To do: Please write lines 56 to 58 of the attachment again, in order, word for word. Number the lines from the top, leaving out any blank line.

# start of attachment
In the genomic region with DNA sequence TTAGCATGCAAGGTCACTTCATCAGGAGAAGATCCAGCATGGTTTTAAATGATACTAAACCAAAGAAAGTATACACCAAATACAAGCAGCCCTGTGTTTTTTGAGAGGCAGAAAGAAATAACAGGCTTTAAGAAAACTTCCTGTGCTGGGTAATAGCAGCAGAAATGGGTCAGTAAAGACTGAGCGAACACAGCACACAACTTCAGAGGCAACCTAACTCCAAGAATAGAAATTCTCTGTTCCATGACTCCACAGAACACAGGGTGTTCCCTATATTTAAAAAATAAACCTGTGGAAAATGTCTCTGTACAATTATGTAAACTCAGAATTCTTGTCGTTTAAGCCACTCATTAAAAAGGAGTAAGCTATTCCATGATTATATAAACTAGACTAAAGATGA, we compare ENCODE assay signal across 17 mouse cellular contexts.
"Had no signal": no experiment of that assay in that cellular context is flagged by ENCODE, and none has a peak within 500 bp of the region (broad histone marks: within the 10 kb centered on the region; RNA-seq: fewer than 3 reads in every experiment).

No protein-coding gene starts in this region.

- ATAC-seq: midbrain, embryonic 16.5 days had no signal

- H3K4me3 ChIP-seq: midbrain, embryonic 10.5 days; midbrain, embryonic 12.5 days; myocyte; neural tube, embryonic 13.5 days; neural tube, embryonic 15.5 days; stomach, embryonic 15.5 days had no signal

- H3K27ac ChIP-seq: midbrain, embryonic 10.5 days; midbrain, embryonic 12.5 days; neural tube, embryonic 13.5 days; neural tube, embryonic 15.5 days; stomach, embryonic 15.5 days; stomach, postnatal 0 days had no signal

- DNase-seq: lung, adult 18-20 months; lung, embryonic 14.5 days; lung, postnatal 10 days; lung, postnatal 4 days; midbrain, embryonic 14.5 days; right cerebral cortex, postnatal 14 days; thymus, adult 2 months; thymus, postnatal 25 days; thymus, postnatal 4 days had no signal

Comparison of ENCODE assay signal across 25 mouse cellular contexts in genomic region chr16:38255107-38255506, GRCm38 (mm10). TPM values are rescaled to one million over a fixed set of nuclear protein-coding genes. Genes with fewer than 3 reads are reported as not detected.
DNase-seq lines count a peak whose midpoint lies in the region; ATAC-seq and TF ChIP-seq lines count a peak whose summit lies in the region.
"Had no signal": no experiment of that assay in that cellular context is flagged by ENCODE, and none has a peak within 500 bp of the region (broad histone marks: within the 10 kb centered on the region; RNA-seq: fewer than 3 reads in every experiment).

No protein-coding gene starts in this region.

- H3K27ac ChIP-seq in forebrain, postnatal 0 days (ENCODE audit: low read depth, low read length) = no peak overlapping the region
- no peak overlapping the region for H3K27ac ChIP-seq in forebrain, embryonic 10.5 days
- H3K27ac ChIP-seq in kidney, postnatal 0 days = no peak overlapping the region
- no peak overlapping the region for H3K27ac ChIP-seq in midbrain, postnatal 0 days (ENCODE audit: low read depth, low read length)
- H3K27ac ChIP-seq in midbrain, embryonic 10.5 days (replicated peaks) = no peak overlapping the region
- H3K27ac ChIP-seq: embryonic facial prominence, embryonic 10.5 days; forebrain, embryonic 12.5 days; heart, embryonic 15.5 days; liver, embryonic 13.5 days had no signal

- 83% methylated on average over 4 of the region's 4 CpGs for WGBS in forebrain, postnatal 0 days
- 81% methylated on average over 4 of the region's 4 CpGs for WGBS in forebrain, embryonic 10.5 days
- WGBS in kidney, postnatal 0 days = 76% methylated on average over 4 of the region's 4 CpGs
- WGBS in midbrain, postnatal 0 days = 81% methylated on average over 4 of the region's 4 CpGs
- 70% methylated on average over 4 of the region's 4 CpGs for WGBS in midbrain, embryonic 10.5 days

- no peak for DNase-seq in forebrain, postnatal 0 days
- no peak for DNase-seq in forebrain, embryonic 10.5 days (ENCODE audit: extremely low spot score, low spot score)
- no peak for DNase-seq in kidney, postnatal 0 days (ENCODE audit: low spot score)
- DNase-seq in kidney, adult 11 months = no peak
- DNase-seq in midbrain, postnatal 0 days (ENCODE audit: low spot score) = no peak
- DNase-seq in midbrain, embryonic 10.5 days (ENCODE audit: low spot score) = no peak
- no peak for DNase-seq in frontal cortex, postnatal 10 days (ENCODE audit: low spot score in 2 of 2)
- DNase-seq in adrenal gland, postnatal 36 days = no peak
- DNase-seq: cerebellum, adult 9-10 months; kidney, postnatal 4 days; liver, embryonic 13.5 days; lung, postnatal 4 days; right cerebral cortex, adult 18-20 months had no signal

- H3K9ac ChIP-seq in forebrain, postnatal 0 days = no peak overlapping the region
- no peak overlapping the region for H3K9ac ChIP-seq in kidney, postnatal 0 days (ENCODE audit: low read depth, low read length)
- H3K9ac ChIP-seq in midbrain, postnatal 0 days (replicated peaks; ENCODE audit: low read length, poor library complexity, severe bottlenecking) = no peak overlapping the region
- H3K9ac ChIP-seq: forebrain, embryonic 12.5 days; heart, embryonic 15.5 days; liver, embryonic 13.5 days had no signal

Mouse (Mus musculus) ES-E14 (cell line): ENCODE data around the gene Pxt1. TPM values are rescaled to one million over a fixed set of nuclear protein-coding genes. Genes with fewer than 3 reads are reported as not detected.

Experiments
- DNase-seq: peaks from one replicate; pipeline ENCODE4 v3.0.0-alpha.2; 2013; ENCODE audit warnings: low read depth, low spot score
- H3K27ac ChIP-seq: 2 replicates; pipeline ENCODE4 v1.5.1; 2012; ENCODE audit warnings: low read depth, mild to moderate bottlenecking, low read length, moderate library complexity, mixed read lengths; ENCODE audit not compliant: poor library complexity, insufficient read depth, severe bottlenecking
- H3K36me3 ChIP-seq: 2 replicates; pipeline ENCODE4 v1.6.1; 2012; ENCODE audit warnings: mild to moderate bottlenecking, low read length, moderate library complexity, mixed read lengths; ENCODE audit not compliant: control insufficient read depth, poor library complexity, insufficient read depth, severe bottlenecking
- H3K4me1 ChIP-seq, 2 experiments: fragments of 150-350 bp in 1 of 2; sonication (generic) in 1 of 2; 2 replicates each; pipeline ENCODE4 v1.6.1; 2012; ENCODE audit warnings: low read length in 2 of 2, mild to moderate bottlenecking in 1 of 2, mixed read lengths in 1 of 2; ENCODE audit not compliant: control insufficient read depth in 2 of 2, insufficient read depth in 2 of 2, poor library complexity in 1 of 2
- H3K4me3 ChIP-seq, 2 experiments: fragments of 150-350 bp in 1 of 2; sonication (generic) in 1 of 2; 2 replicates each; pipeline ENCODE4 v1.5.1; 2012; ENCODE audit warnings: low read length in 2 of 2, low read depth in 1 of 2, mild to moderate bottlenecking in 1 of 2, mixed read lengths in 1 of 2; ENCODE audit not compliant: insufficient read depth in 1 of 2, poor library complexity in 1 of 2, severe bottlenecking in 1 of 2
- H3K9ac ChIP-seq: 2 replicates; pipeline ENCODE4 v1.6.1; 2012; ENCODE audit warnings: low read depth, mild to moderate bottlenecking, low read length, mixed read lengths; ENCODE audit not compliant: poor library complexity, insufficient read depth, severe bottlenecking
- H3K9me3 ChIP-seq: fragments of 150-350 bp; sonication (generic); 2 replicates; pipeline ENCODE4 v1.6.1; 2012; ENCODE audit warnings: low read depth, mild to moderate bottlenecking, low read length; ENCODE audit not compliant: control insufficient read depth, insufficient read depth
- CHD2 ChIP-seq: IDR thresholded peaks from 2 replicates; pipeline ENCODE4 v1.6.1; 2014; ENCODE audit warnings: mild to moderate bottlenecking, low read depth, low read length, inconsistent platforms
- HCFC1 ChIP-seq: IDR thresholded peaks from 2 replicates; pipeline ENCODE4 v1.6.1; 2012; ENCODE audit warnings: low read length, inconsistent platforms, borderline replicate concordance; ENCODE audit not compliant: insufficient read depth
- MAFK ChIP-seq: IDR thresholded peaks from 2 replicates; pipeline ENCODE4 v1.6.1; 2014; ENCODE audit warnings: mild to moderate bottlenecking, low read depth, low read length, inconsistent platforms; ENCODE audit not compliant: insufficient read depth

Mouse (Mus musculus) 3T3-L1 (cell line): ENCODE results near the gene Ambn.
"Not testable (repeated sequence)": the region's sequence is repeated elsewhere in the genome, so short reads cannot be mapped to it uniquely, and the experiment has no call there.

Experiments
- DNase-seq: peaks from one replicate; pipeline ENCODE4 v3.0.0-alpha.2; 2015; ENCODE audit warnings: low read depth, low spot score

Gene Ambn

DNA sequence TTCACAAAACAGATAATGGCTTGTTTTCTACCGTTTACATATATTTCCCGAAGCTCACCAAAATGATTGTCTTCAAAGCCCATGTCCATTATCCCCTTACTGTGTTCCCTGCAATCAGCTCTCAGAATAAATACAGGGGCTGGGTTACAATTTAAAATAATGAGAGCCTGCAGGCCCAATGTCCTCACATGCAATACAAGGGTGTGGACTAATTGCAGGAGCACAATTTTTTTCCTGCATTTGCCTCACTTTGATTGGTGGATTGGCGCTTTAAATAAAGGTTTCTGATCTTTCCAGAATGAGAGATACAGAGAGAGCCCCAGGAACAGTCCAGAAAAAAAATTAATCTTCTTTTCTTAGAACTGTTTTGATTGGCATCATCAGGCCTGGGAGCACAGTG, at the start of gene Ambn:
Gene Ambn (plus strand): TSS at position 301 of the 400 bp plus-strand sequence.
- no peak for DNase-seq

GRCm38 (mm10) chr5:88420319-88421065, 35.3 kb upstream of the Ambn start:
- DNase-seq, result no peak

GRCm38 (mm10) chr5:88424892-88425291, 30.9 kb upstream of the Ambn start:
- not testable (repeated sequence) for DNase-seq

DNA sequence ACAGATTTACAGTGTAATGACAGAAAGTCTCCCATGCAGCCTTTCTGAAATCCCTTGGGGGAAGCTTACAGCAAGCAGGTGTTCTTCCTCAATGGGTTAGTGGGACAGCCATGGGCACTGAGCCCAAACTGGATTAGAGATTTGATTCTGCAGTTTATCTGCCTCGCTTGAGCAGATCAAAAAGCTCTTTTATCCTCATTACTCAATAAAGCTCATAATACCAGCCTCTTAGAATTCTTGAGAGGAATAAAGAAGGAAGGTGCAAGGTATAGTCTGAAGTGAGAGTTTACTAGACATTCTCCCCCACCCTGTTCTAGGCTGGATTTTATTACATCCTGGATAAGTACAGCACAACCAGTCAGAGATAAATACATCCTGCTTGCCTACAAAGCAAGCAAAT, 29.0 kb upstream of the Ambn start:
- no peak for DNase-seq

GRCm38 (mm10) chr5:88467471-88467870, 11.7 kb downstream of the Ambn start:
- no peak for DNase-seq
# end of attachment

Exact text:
GRCm38 (mm10) chr5:88420319-88421065, 35.3 kb upstream of the Ambn start:
- DNase-seq, result no peak

GRCm38 (mm10) chr5:88424892-88425291, 30.9 kb upstream of the Ambn start: